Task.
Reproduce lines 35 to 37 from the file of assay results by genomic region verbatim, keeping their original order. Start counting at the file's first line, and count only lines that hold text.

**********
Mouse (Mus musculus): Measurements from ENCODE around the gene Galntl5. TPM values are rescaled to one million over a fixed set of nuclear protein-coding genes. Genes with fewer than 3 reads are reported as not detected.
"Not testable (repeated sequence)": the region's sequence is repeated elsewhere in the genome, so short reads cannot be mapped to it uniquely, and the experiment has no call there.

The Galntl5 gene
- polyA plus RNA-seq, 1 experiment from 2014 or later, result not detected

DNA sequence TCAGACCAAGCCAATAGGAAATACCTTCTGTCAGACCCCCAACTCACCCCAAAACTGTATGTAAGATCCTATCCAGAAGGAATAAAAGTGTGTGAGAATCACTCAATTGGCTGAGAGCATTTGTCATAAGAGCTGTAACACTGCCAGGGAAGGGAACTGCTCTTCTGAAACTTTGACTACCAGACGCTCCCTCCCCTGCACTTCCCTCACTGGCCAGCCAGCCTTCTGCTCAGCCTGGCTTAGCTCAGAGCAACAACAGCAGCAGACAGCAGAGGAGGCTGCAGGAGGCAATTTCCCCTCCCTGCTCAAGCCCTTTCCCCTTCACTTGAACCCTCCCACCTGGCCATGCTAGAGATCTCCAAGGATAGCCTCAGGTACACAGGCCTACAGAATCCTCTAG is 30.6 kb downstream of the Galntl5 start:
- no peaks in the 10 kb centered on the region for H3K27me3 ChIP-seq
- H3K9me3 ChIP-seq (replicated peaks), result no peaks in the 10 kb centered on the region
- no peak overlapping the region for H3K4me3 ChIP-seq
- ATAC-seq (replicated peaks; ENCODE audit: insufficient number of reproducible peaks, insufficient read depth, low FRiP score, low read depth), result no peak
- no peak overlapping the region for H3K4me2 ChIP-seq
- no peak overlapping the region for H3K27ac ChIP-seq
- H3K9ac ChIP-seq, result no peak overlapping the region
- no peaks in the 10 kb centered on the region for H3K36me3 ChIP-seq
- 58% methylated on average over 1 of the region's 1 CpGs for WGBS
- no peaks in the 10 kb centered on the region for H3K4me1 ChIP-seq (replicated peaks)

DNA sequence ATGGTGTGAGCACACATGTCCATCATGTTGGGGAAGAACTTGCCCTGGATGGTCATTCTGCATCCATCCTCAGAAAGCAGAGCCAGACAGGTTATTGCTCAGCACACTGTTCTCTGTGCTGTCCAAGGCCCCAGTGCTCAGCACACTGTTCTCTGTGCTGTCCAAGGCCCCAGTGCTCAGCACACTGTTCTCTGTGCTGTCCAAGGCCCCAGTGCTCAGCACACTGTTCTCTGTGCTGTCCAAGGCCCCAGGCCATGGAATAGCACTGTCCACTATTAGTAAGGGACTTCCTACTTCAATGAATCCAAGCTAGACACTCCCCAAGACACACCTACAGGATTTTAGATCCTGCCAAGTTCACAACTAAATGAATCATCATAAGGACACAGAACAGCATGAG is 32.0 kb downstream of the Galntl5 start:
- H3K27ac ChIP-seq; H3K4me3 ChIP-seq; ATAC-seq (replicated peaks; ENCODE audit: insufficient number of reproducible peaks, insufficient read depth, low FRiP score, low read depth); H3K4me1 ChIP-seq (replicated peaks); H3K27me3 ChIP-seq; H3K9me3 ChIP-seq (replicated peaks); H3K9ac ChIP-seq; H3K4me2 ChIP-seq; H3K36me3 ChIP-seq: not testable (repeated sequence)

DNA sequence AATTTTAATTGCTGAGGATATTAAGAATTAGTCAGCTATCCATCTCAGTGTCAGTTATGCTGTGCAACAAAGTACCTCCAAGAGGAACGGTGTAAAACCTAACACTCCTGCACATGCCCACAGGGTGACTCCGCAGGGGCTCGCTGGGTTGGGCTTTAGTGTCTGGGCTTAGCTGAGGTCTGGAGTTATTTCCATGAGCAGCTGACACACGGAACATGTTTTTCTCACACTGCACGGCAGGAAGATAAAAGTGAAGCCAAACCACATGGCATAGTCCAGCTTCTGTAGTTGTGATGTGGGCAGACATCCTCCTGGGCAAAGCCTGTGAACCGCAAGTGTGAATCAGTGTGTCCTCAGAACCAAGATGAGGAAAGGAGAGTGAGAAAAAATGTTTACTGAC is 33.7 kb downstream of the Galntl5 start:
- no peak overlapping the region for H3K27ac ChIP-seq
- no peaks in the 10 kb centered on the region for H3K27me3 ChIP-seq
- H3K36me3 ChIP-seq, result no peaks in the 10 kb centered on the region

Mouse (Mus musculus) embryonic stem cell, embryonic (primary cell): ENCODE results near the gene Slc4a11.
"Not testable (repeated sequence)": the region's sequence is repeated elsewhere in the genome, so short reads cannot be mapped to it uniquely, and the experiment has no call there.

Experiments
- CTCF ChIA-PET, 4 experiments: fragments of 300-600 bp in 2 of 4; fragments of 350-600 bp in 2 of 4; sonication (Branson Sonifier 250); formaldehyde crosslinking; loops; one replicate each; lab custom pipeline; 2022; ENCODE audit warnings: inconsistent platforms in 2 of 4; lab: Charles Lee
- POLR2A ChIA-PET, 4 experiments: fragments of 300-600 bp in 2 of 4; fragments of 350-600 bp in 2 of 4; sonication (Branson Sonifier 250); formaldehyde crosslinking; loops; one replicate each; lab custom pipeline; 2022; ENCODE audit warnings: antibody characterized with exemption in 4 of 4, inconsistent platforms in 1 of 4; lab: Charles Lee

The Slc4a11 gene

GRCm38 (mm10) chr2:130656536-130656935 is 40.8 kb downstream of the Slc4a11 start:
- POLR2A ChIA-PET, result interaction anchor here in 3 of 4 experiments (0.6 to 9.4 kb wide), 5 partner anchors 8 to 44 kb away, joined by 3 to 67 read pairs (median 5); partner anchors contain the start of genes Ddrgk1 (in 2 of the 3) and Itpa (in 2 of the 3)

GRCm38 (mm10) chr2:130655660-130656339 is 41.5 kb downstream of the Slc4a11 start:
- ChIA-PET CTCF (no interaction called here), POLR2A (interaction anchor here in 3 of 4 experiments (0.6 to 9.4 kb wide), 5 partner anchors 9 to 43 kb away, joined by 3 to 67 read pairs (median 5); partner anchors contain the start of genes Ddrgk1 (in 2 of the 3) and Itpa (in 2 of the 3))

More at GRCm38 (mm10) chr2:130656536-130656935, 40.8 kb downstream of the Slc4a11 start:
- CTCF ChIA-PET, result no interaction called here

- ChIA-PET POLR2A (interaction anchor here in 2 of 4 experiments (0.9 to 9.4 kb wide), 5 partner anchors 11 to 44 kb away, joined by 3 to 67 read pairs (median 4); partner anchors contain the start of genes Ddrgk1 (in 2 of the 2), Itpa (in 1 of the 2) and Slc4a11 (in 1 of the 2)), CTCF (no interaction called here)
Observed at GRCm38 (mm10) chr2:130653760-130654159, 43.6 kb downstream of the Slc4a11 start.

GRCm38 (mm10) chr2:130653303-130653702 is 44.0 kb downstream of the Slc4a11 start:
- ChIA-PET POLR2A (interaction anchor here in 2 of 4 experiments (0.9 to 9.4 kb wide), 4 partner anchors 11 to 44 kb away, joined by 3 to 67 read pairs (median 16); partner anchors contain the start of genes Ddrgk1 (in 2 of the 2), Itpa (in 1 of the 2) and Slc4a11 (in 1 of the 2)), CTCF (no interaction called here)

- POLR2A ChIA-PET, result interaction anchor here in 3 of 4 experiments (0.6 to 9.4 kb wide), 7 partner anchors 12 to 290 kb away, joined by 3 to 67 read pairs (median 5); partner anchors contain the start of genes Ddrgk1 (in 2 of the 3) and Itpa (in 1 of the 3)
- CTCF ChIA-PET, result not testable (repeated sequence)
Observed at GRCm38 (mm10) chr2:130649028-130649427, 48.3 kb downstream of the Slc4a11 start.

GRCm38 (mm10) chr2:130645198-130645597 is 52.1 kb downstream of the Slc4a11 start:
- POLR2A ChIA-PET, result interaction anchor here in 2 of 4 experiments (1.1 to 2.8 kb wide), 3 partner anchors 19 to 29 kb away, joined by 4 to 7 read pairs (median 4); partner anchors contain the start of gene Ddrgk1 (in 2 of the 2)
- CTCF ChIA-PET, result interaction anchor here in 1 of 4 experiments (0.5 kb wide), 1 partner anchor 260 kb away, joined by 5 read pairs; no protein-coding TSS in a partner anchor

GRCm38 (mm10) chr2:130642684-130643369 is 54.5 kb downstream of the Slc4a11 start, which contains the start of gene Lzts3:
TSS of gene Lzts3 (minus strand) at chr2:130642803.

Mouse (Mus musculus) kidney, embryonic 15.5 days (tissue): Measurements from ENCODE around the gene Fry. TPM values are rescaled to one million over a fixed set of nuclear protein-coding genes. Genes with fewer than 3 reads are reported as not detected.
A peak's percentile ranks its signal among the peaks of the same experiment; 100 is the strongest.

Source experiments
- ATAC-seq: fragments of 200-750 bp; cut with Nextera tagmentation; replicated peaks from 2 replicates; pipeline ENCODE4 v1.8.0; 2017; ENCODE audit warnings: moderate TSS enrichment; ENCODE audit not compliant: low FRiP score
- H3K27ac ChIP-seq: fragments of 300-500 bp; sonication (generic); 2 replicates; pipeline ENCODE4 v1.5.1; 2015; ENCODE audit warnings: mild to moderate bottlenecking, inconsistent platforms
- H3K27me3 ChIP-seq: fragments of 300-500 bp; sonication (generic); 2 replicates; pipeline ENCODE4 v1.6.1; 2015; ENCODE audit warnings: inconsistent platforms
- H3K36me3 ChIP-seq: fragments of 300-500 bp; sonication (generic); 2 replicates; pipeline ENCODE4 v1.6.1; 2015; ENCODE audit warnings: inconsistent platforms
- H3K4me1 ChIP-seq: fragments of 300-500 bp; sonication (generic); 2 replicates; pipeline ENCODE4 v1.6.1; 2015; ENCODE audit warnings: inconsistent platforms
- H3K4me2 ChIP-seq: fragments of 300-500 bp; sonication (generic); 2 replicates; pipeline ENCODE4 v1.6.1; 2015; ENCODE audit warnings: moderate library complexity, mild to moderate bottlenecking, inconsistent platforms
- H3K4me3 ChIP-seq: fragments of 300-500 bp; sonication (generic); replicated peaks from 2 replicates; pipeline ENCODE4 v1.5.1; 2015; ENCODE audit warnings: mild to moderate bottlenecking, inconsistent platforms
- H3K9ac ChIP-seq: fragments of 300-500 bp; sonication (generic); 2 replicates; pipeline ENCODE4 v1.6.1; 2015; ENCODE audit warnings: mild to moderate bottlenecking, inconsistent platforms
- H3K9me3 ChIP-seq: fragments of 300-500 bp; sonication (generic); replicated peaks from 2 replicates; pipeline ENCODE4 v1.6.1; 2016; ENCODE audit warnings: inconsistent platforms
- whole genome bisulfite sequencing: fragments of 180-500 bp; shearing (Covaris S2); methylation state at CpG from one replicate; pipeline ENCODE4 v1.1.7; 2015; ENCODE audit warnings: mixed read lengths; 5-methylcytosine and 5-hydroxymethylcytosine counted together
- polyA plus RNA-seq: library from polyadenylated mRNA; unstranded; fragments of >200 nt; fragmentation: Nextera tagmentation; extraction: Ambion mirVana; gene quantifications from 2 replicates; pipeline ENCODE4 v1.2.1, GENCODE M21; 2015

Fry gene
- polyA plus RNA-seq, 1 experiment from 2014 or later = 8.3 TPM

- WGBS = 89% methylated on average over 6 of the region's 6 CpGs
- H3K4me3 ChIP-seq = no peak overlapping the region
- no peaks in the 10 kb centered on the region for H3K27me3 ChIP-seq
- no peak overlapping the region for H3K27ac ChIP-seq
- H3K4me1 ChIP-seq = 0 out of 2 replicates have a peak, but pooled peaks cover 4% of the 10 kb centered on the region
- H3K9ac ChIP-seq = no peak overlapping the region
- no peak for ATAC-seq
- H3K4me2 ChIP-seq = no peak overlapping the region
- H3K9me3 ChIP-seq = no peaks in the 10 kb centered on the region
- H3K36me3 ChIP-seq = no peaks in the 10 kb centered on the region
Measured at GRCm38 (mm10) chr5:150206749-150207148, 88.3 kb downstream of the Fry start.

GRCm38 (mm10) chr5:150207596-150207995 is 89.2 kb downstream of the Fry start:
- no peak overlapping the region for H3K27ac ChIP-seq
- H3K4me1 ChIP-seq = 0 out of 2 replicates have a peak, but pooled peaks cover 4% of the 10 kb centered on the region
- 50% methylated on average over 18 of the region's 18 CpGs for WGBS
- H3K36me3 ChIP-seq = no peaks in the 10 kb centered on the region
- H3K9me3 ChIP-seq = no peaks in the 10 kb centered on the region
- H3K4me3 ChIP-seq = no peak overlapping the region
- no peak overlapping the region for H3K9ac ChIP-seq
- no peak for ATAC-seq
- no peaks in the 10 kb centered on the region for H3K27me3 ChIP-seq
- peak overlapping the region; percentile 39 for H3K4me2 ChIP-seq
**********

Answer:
Observed at GRCm38 (mm10) chr2:130653760-130654159, 43.6 kb downstream of the Slc4a11 start.

GRCm38 (mm10) chr2:130653303-130653702 is 44.0 kb downstream of the Slc4a11 start:
- ChIA-PET POLR2A (interaction anchor here in 2 of 4 experiments (0.9 to 9.4 kb wide), 4 partner anchors 11 to 44 kb away, joined by 3 to 67 read pairs (median 16); partner anchors contain the start of genes Ddrgk1 (in 2 of the 2), Itpa (in 1 of the 2) and Slc4a11 (in 1 of the 2)), CTCF (no interaction called here)